Attendance gets boost this year
Match Play officials said they liked the look of thousands of golf enthusiasts descending upon The Ritz-Carlton Golf Club, Dove Mountain, on Wednesday.
Favorable weather and a field that included fan favorites Tiger Woods and Phil Mickelson translated into a bump in attendance for the WGC-Accenture Match Play Championship.
Officials said attendance Wednesday was up 36 percent over last year, although they did not have total numbers.
“Watching the (crowd) come in, we’re trending ahead of last year, which was kind of a down year for us,” executive director Wade Dunagan said.
Woods and Mickelson were back at the tournament, helping boost crowd numbers. Match Play began Wednesday morning with 32 single-elimination matches under sunny, clear skies.
Strong attendance could be a factor in whether the event will remain in Southern Arizona, where it has been since 2007.
The PGA Tour and its sponsors have yet to decide where it will be played in the future.
“It’s a part of it,” Dunagan said. “Certainly, a well-supported event is probably a happier event.”
Match Play has generated $6.2 million for charity since 2007, and $1 million last year, Dunagan said.
Speaking of the fans
As Woods walked past the gallery after teeing off on No. 1, Tucson native Al Rivas, 46, yelled words of encouragement.
“Atta boy, Tiger!”
Rivas said he was glad to see Woods back at Match Play after missing last year’s tournament. Rivas said he also greeted Woods with a “welcome back to Tucson” during Tuesday’s practice round.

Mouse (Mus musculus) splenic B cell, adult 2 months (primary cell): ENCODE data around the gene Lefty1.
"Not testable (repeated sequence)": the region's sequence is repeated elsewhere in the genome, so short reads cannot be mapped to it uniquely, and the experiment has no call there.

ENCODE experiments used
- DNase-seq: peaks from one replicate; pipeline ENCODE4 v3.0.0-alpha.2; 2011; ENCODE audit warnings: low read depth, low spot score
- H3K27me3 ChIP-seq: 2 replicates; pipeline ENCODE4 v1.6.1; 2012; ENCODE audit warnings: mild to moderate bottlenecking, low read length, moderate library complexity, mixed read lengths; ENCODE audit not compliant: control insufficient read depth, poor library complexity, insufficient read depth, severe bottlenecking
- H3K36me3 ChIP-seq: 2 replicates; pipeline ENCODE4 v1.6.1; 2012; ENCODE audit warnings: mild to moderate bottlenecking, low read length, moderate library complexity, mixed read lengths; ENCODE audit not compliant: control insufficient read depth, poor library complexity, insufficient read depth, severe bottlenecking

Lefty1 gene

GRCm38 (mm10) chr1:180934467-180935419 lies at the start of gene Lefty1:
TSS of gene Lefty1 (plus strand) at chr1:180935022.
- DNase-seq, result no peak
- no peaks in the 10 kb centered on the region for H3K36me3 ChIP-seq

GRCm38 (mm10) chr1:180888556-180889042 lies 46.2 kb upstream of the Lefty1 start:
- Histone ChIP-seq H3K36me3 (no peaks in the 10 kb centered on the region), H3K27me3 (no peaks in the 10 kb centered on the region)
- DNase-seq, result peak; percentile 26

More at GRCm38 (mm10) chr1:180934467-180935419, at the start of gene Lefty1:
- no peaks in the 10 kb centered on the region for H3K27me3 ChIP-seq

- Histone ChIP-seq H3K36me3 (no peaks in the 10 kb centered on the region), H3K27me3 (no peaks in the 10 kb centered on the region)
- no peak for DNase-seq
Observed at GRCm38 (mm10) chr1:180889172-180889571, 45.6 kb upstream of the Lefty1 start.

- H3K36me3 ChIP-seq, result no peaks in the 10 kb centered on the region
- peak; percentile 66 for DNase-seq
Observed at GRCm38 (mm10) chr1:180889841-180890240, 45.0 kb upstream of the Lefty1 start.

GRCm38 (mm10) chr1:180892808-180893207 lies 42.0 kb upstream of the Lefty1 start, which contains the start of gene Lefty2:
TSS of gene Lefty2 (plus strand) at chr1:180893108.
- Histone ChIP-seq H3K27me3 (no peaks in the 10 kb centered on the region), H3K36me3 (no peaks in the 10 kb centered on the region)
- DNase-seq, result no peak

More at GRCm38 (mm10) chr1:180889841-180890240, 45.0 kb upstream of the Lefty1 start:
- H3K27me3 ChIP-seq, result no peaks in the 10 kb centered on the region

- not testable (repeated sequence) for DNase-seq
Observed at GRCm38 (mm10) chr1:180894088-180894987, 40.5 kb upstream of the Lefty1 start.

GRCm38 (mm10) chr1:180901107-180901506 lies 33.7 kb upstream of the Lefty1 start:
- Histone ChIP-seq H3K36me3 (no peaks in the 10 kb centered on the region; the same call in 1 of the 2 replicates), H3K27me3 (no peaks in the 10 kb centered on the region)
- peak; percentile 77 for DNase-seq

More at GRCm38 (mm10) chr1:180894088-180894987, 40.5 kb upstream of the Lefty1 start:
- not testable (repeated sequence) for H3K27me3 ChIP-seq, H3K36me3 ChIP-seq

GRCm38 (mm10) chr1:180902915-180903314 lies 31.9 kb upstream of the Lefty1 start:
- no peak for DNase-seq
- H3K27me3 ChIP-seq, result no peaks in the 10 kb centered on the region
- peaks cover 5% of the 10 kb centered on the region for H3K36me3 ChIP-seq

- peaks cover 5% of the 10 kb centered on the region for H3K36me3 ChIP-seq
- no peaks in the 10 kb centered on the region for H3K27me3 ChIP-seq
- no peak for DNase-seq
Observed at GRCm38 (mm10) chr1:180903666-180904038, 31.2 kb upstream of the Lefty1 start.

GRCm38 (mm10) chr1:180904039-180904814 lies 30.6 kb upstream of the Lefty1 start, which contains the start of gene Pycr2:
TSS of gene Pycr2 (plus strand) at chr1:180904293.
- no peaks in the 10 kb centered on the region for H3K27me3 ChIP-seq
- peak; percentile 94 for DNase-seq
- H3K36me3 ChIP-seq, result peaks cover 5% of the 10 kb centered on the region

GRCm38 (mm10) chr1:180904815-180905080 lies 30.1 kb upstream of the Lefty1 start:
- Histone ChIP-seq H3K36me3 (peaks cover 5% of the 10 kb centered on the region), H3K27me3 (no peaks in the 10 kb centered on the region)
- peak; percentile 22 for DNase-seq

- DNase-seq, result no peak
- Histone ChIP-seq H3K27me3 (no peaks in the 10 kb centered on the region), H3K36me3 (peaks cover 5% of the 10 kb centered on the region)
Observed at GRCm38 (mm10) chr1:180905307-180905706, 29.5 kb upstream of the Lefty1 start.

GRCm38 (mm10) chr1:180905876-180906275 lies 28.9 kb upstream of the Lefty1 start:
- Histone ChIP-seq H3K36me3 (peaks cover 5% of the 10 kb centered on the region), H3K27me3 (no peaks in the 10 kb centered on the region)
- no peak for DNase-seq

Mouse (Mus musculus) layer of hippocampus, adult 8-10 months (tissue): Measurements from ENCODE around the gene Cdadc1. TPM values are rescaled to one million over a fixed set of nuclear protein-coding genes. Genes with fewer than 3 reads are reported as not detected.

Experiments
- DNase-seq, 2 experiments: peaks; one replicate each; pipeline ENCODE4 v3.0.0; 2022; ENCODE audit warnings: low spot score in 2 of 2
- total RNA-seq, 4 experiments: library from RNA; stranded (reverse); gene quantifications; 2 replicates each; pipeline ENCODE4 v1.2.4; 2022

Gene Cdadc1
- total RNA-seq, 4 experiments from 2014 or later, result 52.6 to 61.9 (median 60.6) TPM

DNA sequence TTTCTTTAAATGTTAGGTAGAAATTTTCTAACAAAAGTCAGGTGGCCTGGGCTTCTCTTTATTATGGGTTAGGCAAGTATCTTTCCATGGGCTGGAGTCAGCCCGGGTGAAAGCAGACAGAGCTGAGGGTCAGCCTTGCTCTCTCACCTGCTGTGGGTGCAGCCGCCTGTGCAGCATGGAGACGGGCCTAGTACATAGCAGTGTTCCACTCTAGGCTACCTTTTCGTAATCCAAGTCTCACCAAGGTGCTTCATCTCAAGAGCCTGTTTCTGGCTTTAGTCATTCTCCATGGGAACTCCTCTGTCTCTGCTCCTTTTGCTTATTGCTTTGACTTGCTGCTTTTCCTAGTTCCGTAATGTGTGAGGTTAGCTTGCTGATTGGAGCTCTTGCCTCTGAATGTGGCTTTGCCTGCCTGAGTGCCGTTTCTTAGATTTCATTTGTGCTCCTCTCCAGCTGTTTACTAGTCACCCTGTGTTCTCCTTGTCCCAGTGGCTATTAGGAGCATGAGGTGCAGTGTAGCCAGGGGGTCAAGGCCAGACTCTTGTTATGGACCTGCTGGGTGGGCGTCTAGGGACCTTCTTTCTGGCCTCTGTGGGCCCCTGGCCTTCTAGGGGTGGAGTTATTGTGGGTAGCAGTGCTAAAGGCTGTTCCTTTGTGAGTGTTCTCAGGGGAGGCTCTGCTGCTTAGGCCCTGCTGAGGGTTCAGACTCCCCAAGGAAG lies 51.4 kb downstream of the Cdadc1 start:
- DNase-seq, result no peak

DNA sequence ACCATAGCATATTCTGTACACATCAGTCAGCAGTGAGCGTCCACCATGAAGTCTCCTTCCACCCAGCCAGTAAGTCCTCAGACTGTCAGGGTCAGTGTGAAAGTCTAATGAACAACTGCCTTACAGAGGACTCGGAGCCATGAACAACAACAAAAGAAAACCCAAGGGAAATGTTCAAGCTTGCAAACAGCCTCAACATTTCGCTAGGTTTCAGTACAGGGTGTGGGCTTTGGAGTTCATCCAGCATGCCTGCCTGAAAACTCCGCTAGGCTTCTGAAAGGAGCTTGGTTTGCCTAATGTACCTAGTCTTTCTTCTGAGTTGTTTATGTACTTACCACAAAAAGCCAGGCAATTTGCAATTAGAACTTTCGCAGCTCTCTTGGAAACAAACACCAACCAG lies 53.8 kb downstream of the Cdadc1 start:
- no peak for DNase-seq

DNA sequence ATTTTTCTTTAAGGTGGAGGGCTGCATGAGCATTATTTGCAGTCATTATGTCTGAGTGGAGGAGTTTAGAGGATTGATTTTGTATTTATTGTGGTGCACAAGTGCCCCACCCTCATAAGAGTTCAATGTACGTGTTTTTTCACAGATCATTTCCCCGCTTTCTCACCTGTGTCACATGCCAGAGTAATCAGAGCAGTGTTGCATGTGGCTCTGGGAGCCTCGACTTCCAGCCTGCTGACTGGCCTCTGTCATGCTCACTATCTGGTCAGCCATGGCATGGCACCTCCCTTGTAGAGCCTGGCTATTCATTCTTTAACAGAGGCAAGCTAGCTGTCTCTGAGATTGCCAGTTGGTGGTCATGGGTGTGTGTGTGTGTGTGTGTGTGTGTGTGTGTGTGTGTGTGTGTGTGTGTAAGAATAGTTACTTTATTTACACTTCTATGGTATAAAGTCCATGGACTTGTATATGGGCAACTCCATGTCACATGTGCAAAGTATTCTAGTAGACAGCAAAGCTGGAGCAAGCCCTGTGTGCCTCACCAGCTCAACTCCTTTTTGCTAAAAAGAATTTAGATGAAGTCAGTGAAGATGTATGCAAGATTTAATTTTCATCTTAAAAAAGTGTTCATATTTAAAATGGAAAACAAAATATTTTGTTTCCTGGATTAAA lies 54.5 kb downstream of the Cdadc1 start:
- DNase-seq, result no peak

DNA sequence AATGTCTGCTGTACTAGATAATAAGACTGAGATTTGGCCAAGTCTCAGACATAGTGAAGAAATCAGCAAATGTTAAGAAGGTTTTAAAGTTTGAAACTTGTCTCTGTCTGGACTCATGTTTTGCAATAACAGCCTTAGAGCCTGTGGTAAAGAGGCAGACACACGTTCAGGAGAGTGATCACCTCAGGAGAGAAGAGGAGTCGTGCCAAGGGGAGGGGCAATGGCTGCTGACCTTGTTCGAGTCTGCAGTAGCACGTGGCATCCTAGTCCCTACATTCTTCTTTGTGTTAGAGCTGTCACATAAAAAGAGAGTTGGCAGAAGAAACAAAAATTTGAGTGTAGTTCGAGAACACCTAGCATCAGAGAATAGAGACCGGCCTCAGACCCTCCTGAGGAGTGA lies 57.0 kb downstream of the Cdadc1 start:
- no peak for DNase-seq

“I missed him last year. It was boring,” said Rivas, who attended Wednesday’s first day of competition with two friends. “I like his game. He seems to be more available, signing a lot more autographs.”
Wearing a white Tiger Woods hat, Ray J. Ramirez, 8, of Tucson, also watched Woods in his 19-hole loss to Thomas Bjorn. Ray had collected autographs from 20 golfers.
“He’s a diehard golfer. He wants to be the one out there,” said Ray’s father, also named Ray. “We’re excited to see Tiger.”
Furyk makes early exit
Former Arizona Wildcat Jim Furyk missed his 7-foot par putt on No. 18 to force his opponent, Ryan Palmer, to make a similar putt to win.
When Furyk’s attempt went by the hole on the right, he conceded the hole and the match (2 up to Palmer). That caused many of the surrounding spectators to produce an audible sigh.
“That’s it for him,” Chad Wardlaw said with a frown. “It’s a bummer. I’ve always followed him, always liked him because he’s U of A, and he’s one of the good guys on tour.”
Palmer, ranked No. 55 entering the event, was competing in his first match-play event when he eliminated Furyk, No. 10 in the World Golf Ranking.
“I played very poor golf,” said Furyk, who was down 3 holes through 12 but climbed back to within 1 with a par on 17.
“My short game was absolutely horrible and my score was way, way over par.
“I had no business winning the match.”
Wardlaw, a 21-year-old finance major at the UA, and a former Pima College golfer, said Furyk’s setback was an example of how unpredictable the match-play format can be.
“Big upsets like this can happen,” he said. “You never know who’s going to be in it at the end. It could be a no-name winning it, or it could be a Tiger or a Phil.”
The kid can play
Matteo Manassero, a 17-year-old from Italy, received attention early in the week for being the youngest player to compete in a match-play event.
Now, the attention has shifted to his play.
Manassero, No. 57 in the world, knocked off No. 8 Steve Stricker to become the youngest player to win in Match Play.
“I played really well,” Manassero said. “I achieved a victory against one of the best players in the world and … a past champion of this event, so it’s just a big highlight for me.”
Manassero and Stricker were all square through 15 holes, but Stricker bogeyed the 16th and the teenager had a par to go 1 up. Manassero then birdied the 17th (Stricker parred) to win the match 2 and 1.
Manassero said he was “a little bit surprised” he was able to win against Stricker.
“I’m not expecting that much out of match play, because I’m not used to playing match play against such big players,” he said.